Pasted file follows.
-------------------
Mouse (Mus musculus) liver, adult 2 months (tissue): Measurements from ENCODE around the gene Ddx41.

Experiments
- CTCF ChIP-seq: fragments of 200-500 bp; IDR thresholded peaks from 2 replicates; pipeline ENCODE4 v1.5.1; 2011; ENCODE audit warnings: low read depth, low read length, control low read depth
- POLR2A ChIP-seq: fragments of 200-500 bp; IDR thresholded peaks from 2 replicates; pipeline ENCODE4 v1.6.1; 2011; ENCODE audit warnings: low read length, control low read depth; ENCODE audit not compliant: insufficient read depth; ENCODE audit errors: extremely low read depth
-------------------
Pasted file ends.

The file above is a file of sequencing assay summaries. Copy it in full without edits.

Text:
Mouse (Mus musculus) liver, adult 2 months (tissue): Measurements from ENCODE around the gene Ddx41.

Experiments
- CTCF ChIP-seq: fragments of 200-500 bp; IDR thresholded peaks from 2 replicates; pipeline ENCODE4 v1.5.1; 2011; ENCODE audit warnings: low read depth, low read length, control low read depth
- POLR2A ChIP-seq: fragments of 200-500 bp; IDR thresholded peaks from 2 replicates; pipeline ENCODE4 v1.6.1; 2011; ENCODE audit warnings: low read length, control low read depth; ENCODE audit not compliant: insufficient read depth; ENCODE audit errors: extremely low read depth